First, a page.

What happens during a mediation meeting?

Dena: There are two kinds of mediation meetings. The first uses a caucus, which means that one general meeting is held where both sides have an opportunity to outline the issues, and then the parties separate and the mediator moves back and forth between the two groups. The second type of mediation requires the two parties to stay in the same room and have the mediation face to face. I am a certified mediator myself and have been involved in both types of mediation. Personally, I find the face-to-face method to be the most successful. A mediator’s role is to help the two parties come up with an agreement that both sides can live with, and face-to-face interactions generally get everyone collaborating and working together again more effectively.


"A mediator’s role is to help the two parties come up with an agreement that both sides can live with, and face-to-face interactions generally get everyone collaborating and working together again more effectively."


What is due process?

Dena: Filing due process is every parent’s right under IDEA in cases where FAPE is not being provided, and a due process hearing runs very much like a standard court hearing. Due process is a good option for parents who have tried every other option but still do not feel that their child’s needs are being met.


Who is involved in a due process hearing?

Dena: Once due process has been filed, the State Department of Education appoints an independent due process Hearing Officer. The school district will have legal counsel involved, and while parents are not legally required to have an attorney present, I always recommend that they hire legal counsel.  


What happens during a due process hearing? 

Dena: It really is a lot like a court hearing. Generally, the Hearing Officer will hear testimony from both sides, look at the evidence presented, and then file a ruling. And once he or she does so, that ruling is binding…unfortunately, there’s always a loser in a due process hearing.  


Given your experience, can you share any examples of situations that required either mediation or a due process hearing?

Dena: Sure! I’ll give you a couple examples of times when mediation was successful. Example one: I was advising parents who were requesting speech therapy for their child and had documentation from the school’s own evaluation that the child needed speech therapy. The school did not feel it had to provide speech therapy because their speech therapist was already at maximum capacity. The parents agreed to mediation after filing due process. The Resolution? The Mediator walked the school system through its responsibilities under IDEA and, seeing that it was legally responsible for providing FAPE, the school agreed to contract with a local hospital to provide speech therapy to the child. As a result, the due process was dropped.

Here’s another example: A student had been spending most of his day in the hall due to behavioral issues. The parents felt their child was being targeted by the teacher and wanted a different teacher. The school refused, claiming that parents cannot dictate what teacher their child gets. During this particular mediation, the parents were informed that they are not able to dictate teachers under IDEA; however, during the mediation, it was revealed that the student and the teacher were actually not a good fit. The resolution? Both parties agreed that the teacher would need to go through training on the child’s disability, and that the principle—not the teacher—would be the one responsible for disciplining the student from there on out.

Now for due process. Once I advised a set of parents who filed due process because the school removed their daughter from the resource room and put her in a regular classroom with no support.  This was done over the phone and the parents were told it was an administrative decision and that they had no say in the matter. As a result, their daughter’s grades were dropping and she was refusing to go to school. After a due process hearing, the school was found in noncompliance with IDEA and it was decided that any time there is a change in their child’s placement or her continuum of services, the change must be approved by an IEP team that includes the child’s parents.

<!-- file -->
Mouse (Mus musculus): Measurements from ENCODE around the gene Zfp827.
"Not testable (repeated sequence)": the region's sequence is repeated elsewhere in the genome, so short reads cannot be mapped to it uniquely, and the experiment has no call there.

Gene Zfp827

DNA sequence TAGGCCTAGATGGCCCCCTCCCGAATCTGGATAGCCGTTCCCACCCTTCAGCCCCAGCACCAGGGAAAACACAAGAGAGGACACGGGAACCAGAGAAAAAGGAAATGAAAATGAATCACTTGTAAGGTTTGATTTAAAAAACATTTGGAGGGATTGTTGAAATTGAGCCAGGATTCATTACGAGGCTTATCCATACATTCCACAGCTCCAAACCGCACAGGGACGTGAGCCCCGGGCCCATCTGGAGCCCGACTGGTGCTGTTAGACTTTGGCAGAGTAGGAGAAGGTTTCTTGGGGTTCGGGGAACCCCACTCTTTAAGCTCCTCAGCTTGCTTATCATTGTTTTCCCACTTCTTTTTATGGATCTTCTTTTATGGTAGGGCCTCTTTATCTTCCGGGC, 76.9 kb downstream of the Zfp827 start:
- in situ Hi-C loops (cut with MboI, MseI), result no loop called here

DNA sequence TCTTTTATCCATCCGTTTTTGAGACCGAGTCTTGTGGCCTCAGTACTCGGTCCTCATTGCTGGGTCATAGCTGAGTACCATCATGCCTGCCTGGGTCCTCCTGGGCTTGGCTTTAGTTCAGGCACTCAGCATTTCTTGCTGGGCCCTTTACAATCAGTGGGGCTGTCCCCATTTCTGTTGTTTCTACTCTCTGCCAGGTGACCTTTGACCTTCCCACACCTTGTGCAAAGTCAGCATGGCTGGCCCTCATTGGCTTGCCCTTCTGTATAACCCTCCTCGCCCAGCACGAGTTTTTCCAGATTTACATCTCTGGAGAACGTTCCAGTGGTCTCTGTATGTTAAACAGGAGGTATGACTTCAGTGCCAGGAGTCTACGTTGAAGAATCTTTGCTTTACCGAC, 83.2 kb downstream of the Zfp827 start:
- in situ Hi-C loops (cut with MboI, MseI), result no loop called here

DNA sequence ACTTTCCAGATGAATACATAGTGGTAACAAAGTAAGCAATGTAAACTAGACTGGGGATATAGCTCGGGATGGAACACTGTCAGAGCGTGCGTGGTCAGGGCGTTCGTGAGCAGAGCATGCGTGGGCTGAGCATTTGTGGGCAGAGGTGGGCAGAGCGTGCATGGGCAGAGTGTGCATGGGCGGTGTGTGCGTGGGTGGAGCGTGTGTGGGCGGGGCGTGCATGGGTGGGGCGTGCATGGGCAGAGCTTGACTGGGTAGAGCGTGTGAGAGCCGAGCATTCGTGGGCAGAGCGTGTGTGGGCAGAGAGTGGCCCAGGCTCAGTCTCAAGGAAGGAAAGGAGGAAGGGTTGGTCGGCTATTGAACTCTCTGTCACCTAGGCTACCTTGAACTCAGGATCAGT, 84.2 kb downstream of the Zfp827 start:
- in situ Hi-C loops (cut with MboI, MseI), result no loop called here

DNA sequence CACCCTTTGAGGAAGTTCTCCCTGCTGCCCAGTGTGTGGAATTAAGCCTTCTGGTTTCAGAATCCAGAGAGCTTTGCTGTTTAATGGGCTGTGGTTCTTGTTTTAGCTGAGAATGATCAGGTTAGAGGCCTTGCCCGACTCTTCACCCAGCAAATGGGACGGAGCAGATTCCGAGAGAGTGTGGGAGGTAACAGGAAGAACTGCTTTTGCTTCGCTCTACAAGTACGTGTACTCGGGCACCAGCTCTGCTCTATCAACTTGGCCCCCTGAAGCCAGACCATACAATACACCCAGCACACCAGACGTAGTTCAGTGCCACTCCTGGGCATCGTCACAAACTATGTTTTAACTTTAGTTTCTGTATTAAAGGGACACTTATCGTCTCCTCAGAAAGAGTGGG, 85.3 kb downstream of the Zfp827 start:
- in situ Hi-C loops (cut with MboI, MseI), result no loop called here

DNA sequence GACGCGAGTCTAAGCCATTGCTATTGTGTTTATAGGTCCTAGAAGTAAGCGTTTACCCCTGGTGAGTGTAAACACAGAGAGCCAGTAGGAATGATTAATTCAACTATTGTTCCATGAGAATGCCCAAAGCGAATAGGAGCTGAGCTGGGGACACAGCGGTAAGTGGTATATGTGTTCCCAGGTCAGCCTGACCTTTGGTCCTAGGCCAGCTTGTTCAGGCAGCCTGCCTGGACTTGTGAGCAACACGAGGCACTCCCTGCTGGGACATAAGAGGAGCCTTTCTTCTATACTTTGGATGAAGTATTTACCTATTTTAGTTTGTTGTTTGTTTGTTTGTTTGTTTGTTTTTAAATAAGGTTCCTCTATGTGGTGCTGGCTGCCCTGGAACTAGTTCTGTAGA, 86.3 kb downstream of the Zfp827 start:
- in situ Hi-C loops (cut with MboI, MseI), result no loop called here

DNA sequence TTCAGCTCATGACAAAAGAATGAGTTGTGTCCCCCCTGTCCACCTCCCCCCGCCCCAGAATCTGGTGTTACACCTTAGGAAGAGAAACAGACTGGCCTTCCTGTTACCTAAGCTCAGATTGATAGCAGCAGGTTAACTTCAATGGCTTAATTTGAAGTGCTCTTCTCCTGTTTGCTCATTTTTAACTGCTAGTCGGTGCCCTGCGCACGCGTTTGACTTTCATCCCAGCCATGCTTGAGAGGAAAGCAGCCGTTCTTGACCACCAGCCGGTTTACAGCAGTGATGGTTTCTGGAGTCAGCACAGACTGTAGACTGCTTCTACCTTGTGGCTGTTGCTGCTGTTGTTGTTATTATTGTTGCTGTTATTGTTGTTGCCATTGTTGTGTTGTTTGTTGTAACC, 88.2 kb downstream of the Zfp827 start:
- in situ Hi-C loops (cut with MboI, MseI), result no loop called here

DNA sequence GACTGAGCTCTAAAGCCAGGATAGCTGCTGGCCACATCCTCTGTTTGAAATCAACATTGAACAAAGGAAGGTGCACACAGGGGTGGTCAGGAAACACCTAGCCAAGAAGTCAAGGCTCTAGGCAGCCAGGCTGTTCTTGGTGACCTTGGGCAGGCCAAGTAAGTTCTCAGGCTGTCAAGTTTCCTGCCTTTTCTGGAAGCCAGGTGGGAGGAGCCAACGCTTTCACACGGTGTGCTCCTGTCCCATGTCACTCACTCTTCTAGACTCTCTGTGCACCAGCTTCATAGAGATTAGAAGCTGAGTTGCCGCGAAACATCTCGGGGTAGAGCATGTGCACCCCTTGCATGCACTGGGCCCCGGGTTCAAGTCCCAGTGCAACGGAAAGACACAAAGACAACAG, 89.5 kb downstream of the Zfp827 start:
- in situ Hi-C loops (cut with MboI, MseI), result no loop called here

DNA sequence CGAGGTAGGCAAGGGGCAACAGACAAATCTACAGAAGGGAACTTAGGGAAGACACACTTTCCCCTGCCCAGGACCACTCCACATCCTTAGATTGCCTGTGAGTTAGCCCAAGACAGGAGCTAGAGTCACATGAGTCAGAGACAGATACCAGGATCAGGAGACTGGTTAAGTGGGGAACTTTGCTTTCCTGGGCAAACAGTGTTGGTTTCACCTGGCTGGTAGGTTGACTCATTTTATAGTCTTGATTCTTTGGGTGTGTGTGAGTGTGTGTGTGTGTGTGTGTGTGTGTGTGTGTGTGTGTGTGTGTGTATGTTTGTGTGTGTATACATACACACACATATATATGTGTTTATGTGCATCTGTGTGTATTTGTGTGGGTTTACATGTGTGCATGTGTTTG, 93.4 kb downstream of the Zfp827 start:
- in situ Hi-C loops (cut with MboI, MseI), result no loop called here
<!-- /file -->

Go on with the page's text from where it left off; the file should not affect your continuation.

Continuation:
Another set of parents I advised filed a due process because their school district refused to follow the Behavior Intervention Plan in their child’s IEP. Their child was also expelled for 15 days for inappropriate behavior without a manifestation determination. As a result of the due process hearing, the school district was found in noncompliance of the discipline policy in IDEA. They were required to have a manifestation determination after the child missed 10 school days. They were also found in noncompliance for not following the Behavior Intervention Plan in the IEP.


What resources are available to learn more about how to resolve issues with an IEP? 

Dena: The Office of Special Education Programs: .

I’d also encourage parents to contact the Parent Training and Information Center in their state, which is there to help parents understanding their rights under IDEA. To find your state’s PTI, you can visit: .

Lauren: I’d also add , which is a great resource for learning about special education law and advocacy for children with special needs.


Do you have any additional advice for parents who are facing IEP-related challenges?

Lauren: I don’t want to repeat anything I said in our first article, but I really do think it’s about being your child’s best advocate and an expert on his or her needs. Then to learn the law, know your rights, and be confident on what it is you believe your child needs. I’d also suggest asking the advice of those around you, whether it be other special needs parents, or someone like Dena. I’ve taken Brynleigh’s IEP and asked other parents to take a look at it: are we missing anything? Is this too much or too little? Because other people are great at both giving you a different perspective, and also reminding you what battles are worth picking and what services are worth fighting for. I also always encourage parents to get involved with online parent support groups, whether it’s a blog, or Facebook, or Instagram. I get so much support and help from these groups. It’s also a great way to find out about different webinars, conferences, and support groups. A lot of time these resources are IEP related, which means they give you a whole other set of people to lean on. It really does take a village, and building and then relying on that village is one of the best things you can do for your child.